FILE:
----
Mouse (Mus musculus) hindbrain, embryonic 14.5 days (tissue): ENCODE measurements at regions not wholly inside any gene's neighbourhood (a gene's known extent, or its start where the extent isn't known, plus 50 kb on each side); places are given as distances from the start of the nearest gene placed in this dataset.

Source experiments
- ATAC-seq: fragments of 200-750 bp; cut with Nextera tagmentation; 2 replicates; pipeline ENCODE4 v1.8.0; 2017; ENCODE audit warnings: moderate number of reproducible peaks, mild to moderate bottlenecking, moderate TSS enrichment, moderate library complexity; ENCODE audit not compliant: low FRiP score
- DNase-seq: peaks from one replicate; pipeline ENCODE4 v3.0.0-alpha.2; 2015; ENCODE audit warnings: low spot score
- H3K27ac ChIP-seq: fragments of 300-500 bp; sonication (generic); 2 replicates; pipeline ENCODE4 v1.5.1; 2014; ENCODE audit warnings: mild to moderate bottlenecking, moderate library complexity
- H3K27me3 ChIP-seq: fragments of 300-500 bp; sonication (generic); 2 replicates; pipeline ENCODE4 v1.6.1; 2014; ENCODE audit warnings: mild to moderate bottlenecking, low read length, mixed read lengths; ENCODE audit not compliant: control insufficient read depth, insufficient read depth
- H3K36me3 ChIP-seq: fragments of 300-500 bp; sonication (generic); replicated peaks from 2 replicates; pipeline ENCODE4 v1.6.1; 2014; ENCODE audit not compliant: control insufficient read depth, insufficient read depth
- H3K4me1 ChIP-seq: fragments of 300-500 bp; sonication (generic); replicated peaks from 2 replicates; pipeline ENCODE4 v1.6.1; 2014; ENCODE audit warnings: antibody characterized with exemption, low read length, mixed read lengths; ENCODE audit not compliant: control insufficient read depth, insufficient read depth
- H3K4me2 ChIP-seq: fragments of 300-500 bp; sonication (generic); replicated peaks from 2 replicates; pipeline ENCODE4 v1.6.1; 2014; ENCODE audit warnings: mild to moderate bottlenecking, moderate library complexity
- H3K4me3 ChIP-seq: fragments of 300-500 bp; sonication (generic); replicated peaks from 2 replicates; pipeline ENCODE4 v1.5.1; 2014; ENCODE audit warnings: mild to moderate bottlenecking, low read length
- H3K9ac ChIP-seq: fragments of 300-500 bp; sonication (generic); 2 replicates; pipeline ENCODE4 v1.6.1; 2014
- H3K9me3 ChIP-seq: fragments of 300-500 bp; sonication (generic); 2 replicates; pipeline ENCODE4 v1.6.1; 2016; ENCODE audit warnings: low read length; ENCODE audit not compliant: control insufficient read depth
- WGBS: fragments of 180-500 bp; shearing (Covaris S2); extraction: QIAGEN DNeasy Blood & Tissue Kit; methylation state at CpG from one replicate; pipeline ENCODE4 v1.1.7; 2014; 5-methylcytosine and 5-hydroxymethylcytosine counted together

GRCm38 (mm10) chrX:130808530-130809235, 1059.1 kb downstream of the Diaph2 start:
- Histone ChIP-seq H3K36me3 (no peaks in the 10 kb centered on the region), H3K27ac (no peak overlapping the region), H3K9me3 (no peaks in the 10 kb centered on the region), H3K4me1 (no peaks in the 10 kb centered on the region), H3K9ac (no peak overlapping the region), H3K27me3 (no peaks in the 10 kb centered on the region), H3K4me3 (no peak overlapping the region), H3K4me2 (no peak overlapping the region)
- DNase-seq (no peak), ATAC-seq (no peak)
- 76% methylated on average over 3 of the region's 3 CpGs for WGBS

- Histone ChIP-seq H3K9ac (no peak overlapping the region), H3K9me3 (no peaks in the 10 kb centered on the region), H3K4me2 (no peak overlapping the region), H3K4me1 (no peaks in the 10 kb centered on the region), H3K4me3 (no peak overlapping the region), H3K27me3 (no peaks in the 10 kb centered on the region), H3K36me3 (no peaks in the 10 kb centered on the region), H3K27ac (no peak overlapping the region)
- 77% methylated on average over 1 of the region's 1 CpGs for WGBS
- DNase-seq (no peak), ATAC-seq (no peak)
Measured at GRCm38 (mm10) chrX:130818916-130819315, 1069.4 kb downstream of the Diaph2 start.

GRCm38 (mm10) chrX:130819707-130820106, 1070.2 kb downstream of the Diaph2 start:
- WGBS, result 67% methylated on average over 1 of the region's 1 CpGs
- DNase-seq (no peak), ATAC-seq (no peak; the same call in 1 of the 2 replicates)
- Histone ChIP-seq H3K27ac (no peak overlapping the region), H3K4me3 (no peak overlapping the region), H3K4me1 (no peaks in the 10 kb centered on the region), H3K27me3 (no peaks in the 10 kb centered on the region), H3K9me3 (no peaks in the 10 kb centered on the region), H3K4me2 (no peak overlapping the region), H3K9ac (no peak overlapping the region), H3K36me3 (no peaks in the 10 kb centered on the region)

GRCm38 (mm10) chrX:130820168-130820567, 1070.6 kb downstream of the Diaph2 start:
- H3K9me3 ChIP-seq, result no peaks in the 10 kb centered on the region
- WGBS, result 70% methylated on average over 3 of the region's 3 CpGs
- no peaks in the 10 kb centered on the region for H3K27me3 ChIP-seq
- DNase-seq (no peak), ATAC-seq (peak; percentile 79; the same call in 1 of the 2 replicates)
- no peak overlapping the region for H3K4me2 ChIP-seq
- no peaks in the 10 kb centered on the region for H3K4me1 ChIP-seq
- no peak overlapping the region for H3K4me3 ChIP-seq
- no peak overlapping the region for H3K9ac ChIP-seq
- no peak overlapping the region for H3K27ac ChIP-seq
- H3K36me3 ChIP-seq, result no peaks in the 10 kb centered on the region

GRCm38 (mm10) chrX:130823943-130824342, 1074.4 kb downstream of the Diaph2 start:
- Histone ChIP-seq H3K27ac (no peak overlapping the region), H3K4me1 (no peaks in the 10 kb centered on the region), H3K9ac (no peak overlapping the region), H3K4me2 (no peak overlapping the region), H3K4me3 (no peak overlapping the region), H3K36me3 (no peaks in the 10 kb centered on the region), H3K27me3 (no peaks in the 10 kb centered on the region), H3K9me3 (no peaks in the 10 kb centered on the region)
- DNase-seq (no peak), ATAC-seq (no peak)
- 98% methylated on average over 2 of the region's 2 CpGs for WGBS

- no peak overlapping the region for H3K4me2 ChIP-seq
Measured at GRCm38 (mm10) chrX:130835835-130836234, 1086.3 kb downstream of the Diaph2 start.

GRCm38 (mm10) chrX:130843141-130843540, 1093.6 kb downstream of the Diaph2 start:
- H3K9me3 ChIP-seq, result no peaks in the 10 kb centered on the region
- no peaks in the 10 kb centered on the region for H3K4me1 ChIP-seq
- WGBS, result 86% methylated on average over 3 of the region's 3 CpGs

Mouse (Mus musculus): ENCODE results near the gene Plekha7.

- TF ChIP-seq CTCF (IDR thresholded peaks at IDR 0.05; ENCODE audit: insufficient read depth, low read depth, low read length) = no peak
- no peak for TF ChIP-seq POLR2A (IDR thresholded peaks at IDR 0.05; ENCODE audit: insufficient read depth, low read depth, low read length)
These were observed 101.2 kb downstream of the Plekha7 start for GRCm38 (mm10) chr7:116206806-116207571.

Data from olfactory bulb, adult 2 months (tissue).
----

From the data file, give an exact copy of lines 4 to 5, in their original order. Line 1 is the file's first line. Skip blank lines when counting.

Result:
- DNase-seq: peaks from one replicate; pipeline ENCODE4 v3.0.0-alpha.2; 2015; ENCODE audit warnings: low spot score
- H3K27ac ChIP-seq: fragments of 300-500 bp; sonication (generic); 2 replicates; pipeline ENCODE4 v1.5.1; 2014; ENCODE audit warnings: mild to moderate bottlenecking, moderate library complexity